The mind-body connection is a powerful thing. As Marisa Peer, an internationally-recognized psychotherapist and trainer of Mindvalley’s Uncompromised Life Quest, says, “Every habit of action is run by a habit of thought; we first make our thoughts, and then our thoughts make us.”
Simply put, positive thoughts equal positive actions, and negative thoughts equal negative actions.
So let’s say you’re dealing with addiction. These negative thoughts could be like a broken record, constantly repeating things like “Quitting is too hard” or “I’m not strong enough.” These thoughts then lead you to continue the bad habits.
Breaking the cycle starts with transforming the negative thought patterns. How? By recognizing your limiting beliefs and stepping into an abundance mindset.
As the saying goes, you can’t stop the waves, but you can learn to surf.
How Mindvalley can help: Marisa is all about helping you find out why you’re stuck in harmful habits and how to deal with them head-on. She gives you practical tools to beat challenges like addiction.
The real magic of her Quest is how it builds your confidence and changes your thinking. It arms you with the mindset you need to conquer personal battles.
What’s cool about this course is that it doesn’t just offer quick, temporary fixes. It sparks a real, deep change in how you see yourself. It encourages you to live a life where you believe you’re deserving and powerful enough to defeat your challenges, including addiction.
3. Redefine your view of the possible
Imagine having a roadmap for life—one that clarifies your aspirations in all vital areas and guides you through your journey to self-healing and recovery. That’s what Lifebook Online Quest with Jon and Missy Butcher is all about. It’s like a lightbulb moment in your life, illuminating the path ahead with brilliant clarity.
Jon and Missy have carved out 12 key dimensions of life, ranging from health and fitness to relationships to careers and finances. Each of these dimensions is like a unique puzzle piece.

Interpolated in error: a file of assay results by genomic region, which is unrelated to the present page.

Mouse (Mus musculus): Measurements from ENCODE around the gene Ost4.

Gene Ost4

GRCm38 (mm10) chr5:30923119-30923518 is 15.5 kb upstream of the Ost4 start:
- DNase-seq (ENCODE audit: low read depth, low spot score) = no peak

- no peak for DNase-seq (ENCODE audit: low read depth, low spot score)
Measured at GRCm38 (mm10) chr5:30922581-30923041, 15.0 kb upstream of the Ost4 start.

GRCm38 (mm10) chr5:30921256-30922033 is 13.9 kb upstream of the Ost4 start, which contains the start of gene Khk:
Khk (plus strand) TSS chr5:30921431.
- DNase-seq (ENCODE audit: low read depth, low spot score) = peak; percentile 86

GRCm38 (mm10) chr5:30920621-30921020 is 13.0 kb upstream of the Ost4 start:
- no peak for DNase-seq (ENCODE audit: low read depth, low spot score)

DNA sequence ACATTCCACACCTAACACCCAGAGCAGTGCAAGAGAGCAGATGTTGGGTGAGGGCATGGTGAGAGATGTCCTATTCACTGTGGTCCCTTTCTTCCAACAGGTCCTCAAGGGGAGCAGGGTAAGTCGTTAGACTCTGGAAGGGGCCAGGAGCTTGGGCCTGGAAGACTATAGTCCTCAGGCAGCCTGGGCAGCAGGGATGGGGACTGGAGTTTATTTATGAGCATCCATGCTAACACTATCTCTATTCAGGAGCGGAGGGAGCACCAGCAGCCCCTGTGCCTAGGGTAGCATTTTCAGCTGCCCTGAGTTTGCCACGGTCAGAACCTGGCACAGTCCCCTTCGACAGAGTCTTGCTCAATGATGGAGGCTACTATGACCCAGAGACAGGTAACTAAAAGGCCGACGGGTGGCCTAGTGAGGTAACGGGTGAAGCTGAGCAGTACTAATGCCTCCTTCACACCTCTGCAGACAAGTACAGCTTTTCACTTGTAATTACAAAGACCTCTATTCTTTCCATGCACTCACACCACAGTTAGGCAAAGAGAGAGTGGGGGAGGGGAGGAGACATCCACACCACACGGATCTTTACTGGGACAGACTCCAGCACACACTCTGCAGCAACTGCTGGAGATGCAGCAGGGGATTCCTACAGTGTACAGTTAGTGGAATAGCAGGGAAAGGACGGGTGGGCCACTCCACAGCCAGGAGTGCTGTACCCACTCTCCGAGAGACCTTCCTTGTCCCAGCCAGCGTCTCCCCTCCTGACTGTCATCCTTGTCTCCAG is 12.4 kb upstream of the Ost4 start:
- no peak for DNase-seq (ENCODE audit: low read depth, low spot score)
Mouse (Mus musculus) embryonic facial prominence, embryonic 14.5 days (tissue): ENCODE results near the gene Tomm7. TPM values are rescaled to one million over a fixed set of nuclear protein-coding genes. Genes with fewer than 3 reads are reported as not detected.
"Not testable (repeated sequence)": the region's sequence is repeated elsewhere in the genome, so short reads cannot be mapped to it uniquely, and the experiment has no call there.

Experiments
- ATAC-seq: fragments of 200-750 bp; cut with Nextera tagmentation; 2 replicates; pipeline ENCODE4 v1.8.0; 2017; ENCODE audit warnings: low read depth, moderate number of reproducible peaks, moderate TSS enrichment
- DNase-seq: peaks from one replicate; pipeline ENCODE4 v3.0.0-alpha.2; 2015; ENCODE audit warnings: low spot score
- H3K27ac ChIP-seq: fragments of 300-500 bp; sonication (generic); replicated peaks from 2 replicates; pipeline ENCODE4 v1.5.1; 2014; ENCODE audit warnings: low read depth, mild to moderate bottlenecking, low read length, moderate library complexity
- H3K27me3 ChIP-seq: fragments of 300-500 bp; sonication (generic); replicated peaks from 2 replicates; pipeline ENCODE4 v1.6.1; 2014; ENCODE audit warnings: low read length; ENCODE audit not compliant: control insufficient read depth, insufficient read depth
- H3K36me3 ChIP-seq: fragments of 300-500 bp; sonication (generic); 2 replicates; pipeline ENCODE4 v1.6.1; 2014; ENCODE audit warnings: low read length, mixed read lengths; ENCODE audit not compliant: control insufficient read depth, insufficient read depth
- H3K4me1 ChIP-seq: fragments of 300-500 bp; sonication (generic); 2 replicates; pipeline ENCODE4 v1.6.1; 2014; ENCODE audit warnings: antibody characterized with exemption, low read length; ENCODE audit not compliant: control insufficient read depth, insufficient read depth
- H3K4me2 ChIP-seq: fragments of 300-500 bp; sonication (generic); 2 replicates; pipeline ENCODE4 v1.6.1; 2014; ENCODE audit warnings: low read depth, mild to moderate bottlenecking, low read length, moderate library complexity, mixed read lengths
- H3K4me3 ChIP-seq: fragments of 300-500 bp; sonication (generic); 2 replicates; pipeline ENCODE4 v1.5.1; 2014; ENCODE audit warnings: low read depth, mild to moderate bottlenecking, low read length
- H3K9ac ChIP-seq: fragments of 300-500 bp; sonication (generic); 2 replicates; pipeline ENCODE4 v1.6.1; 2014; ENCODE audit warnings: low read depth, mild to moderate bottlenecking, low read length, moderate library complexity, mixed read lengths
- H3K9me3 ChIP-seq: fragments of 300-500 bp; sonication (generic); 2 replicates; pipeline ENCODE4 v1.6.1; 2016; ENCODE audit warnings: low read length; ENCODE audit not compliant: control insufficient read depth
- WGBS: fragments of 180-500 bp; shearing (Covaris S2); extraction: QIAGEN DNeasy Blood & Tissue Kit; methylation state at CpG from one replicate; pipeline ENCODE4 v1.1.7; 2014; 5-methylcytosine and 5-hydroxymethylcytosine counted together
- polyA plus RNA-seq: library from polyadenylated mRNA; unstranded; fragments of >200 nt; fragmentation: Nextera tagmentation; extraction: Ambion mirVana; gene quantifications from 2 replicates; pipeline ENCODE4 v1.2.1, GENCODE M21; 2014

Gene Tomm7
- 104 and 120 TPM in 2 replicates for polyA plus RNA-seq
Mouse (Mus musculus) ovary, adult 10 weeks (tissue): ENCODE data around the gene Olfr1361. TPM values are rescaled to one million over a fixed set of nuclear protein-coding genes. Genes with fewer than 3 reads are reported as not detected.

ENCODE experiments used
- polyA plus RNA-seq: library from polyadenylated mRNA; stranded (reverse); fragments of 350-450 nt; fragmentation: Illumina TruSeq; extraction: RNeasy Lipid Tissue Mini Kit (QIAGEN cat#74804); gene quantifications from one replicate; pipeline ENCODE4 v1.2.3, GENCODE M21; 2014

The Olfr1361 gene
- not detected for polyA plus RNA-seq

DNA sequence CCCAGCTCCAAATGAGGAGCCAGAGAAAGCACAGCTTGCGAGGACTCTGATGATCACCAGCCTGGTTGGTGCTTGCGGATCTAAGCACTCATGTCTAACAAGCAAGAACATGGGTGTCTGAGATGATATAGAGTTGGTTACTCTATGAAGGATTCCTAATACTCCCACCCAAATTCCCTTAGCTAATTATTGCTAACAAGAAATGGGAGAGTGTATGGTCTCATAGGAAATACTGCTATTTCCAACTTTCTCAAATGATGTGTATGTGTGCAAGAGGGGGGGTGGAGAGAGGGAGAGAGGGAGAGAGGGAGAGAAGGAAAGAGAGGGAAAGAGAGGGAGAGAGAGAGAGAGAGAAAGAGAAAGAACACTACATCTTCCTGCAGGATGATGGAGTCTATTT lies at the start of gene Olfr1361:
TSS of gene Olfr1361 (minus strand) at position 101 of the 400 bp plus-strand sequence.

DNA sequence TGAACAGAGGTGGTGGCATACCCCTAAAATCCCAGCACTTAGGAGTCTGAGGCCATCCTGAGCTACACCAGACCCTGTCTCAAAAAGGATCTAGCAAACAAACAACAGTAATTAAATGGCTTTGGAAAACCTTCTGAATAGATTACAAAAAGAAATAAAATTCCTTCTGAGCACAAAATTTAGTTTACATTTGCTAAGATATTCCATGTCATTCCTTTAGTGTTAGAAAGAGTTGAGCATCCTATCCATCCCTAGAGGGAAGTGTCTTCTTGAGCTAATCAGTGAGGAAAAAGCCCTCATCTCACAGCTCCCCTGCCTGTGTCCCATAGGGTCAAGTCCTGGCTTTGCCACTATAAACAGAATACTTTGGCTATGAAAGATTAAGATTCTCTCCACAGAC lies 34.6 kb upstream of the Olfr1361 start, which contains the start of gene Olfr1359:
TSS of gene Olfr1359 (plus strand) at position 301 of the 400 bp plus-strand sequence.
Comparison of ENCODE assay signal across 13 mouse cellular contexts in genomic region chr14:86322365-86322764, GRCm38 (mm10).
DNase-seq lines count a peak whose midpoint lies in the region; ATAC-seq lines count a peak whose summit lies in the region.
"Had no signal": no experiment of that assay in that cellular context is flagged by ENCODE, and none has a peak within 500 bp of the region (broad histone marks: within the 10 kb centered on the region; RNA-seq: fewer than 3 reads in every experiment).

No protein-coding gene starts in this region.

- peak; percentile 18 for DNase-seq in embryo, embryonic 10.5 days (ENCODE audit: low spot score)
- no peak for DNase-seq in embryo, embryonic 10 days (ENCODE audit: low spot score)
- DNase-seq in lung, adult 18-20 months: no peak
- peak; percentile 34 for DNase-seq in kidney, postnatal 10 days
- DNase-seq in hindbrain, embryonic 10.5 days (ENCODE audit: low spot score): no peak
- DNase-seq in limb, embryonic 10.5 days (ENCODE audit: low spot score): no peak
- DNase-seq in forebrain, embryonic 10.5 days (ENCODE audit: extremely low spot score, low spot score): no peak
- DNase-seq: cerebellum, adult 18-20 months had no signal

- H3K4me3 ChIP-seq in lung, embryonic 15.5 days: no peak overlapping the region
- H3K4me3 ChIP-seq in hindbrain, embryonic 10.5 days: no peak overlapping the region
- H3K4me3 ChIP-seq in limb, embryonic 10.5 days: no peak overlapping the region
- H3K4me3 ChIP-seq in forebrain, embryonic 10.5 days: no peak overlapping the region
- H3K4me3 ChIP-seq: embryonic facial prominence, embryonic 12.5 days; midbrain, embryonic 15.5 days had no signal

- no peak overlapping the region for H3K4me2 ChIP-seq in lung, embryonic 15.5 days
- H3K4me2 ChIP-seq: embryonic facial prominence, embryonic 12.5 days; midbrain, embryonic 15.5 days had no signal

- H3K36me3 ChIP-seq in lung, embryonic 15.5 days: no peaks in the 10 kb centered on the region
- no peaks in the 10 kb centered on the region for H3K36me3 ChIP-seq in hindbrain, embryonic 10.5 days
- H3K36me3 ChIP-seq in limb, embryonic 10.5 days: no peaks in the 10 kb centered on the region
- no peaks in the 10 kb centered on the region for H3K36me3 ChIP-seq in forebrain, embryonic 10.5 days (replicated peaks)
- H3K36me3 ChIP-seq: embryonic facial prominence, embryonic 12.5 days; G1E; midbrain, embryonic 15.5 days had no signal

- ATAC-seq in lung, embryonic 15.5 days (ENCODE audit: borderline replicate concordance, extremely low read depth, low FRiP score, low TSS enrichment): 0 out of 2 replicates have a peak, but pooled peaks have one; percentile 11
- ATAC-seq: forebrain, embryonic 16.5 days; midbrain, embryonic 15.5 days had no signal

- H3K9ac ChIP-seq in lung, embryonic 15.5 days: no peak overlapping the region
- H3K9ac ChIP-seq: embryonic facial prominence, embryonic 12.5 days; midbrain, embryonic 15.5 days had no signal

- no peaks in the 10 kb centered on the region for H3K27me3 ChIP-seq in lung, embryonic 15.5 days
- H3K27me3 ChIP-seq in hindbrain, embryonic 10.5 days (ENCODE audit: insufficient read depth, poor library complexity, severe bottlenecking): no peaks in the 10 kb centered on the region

Only when you understand each piece and how they fit together, can you see the bigger picture of your life, complete and whole.
How Mindvalley can help: In your quest to define your life goals, you might just stumble upon new passions or discover unexplored paths. These newfound interests can act as a positive distraction from past addictive behaviors and create a strong deterrent against relapse.
“Thinking is the foundation of achieving your extraordinary life,” says Jon. “The life you get is going to be the result of the choices you make and the actions you take.”
Overcoming Addiction Quotes: Illuminating Words From Adam Vibe Gunton
Sometimes words from people who’ve been through a similar harrowing experience can help see us through our darkest hours. It can provide inspiration, and motivation, as well as serve as the guiding starlight in the inky black Mordor sky.
So turning to the interview on stories of overcoming addiction, here’s a compilation of quotes from Adam, akin to a treasure chest of wisdom tucked away in the heart of the Shire.
On talking to kids about drugs
“The number one thing that you have to watch is the influences on your children, period. And the conversation has to be had in the home a hundred percent of the time, because you can’t count on the public school system or wherever they’re going.”